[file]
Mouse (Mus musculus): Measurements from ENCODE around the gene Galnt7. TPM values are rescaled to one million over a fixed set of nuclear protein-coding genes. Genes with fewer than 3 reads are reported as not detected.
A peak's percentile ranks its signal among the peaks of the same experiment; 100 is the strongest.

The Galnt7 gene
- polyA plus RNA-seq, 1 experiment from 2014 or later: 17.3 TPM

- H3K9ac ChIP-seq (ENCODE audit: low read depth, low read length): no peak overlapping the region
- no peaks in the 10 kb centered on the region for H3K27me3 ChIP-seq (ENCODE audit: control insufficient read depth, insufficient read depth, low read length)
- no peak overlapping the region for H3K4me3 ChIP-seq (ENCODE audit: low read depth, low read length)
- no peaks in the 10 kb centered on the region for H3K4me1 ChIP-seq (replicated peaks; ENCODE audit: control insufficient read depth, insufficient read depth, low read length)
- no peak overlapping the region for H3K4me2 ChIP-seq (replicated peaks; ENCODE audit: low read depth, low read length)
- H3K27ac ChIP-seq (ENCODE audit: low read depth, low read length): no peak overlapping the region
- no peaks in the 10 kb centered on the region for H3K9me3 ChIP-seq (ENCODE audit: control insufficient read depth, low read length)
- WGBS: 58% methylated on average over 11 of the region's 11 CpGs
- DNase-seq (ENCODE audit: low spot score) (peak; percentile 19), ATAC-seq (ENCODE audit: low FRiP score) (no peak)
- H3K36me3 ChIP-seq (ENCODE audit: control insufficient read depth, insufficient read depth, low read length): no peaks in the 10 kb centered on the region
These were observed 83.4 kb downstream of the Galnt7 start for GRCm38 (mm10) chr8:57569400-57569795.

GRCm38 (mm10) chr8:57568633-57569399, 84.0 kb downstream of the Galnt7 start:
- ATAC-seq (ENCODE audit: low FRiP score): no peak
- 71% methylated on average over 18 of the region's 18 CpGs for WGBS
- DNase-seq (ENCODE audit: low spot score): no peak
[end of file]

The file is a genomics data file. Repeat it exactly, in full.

Mouse (Mus musculus): Measurements from ENCODE around the gene Galnt7. TPM values are rescaled to one million over a fixed set of nuclear protein-coding genes. Genes with fewer than 3 reads are reported as not detected.
A peak's percentile ranks its signal among the peaks of the same experiment; 100 is the strongest.

The Galnt7 gene
- polyA plus RNA-seq, 1 experiment from 2014 or later: 17.3 TPM

- H3K9ac ChIP-seq (ENCODE audit: low read depth, low read length): no peak overlapping the region
- no peaks in the 10 kb centered on the region for H3K27me3 ChIP-seq (ENCODE audit: control insufficient read depth, insufficient read depth, low read length)
- no peak overlapping the region for H3K4me3 ChIP-seq (ENCODE audit: low read depth, low read length)
- no peaks in the 10 kb centered on the region for H3K4me1 ChIP-seq (replicated peaks; ENCODE audit: control insufficient read depth, insufficient read depth, low read length)
- no peak overlapping the region for H3K4me2 ChIP-seq (replicated peaks; ENCODE audit: low read depth, low read length)
- H3K27ac ChIP-seq (ENCODE audit: low read depth, low read length): no peak overlapping the region
- no peaks in the 10 kb centered on the region for H3K9me3 ChIP-seq (ENCODE audit: control insufficient read depth, low read length)
- WGBS: 58% methylated on average over 11 of the region's 11 CpGs
- DNase-seq (ENCODE audit: low spot score) (peak; percentile 19), ATAC-seq (ENCODE audit: low FRiP score) (no peak)
- H3K36me3 ChIP-seq (ENCODE audit: control insufficient read depth, insufficient read depth, low read length): no peaks in the 10 kb centered on the region
These were observed 83.4 kb downstream of the Galnt7 start for GRCm38 (mm10) chr8:57569400-57569795.

GRCm38 (mm10) chr8:57568633-57569399, 84.0 kb downstream of the Galnt7 start:
- ATAC-seq (ENCODE audit: low FRiP score): no peak
- 71% methylated on average over 18 of the region's 18 CpGs for WGBS
- DNase-seq (ENCODE audit: low spot score): no peak